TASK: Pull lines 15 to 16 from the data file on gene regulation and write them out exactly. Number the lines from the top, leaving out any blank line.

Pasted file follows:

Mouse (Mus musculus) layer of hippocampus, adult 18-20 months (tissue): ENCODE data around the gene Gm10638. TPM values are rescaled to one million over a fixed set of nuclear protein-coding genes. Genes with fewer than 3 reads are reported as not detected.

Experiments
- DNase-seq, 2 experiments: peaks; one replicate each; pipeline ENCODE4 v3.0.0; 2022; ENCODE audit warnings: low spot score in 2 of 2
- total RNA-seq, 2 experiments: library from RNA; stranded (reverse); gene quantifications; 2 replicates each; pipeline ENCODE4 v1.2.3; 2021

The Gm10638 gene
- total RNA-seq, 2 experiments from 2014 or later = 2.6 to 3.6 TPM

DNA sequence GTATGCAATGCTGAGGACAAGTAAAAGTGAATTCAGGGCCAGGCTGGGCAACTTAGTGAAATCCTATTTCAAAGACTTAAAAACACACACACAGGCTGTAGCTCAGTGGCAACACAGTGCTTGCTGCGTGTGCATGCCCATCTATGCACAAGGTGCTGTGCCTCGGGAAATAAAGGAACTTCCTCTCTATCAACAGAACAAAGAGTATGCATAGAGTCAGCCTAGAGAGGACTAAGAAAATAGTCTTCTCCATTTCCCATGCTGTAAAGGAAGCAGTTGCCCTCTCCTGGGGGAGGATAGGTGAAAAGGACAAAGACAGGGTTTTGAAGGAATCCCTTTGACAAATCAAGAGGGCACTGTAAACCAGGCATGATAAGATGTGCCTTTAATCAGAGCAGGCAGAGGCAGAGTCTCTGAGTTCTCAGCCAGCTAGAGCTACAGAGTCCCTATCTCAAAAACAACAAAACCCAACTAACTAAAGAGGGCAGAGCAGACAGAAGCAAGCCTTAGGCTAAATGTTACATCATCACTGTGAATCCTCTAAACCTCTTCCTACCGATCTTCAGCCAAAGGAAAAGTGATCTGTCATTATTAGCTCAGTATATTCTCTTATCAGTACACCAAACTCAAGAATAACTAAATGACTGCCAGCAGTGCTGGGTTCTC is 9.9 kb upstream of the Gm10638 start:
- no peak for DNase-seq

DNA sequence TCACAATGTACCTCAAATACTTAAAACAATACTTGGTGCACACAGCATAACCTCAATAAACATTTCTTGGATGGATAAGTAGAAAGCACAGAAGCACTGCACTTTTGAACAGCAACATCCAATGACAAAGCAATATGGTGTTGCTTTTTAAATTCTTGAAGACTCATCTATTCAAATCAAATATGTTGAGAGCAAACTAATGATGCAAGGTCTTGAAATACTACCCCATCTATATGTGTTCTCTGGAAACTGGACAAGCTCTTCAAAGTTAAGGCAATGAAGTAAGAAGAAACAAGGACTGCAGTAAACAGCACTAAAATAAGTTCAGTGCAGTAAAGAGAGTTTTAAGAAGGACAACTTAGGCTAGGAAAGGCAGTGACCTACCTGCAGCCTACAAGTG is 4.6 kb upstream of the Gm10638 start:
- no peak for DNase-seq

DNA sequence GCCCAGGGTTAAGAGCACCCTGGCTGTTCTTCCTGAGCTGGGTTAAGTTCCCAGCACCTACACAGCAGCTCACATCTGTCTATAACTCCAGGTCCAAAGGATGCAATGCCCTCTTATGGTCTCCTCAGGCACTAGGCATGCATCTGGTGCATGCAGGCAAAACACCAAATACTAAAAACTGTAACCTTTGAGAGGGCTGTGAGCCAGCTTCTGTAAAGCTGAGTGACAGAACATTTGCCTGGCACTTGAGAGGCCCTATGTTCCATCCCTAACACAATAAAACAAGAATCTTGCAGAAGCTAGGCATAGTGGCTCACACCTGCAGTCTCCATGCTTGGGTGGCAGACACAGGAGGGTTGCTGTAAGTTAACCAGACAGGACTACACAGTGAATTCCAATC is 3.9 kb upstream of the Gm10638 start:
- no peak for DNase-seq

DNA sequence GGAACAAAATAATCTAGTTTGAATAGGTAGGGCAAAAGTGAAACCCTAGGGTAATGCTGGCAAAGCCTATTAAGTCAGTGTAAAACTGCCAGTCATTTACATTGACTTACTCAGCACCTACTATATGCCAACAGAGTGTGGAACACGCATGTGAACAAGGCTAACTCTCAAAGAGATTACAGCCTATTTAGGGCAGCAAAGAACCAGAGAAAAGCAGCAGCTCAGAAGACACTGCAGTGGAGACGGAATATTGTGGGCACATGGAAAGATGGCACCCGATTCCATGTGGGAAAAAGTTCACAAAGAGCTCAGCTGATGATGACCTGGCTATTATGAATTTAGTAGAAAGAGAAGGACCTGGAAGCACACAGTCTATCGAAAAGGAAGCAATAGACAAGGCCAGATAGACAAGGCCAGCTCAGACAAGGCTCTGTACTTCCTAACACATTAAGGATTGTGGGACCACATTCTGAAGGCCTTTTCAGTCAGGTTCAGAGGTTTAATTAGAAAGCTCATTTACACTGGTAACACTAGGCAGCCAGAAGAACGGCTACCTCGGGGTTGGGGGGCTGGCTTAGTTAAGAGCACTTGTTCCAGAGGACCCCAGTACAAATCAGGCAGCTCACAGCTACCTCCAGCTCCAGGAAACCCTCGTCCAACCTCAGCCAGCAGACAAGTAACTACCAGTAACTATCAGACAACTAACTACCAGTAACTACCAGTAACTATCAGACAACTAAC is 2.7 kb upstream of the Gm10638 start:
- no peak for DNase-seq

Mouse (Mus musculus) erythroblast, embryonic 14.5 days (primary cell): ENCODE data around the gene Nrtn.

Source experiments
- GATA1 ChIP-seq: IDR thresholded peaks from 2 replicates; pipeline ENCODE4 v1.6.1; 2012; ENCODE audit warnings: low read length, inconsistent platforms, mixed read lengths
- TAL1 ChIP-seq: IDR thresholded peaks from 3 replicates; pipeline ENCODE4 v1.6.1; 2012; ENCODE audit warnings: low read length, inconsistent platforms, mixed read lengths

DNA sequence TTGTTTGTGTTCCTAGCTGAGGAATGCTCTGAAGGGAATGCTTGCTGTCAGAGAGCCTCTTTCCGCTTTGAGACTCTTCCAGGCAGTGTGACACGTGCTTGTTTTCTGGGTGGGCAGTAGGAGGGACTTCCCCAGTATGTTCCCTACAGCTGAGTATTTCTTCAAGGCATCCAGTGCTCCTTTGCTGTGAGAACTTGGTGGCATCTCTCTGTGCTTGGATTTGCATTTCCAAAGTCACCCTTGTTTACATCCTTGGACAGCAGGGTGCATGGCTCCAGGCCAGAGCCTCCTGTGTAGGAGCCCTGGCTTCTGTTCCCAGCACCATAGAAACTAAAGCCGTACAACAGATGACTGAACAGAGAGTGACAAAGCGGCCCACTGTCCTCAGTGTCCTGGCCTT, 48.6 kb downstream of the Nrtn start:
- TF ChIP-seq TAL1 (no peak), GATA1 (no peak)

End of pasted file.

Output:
Mouse (Mus musculus) erythroblast, embryonic 14.5 days (primary cell): ENCODE data around the gene Nrtn.

Source experiments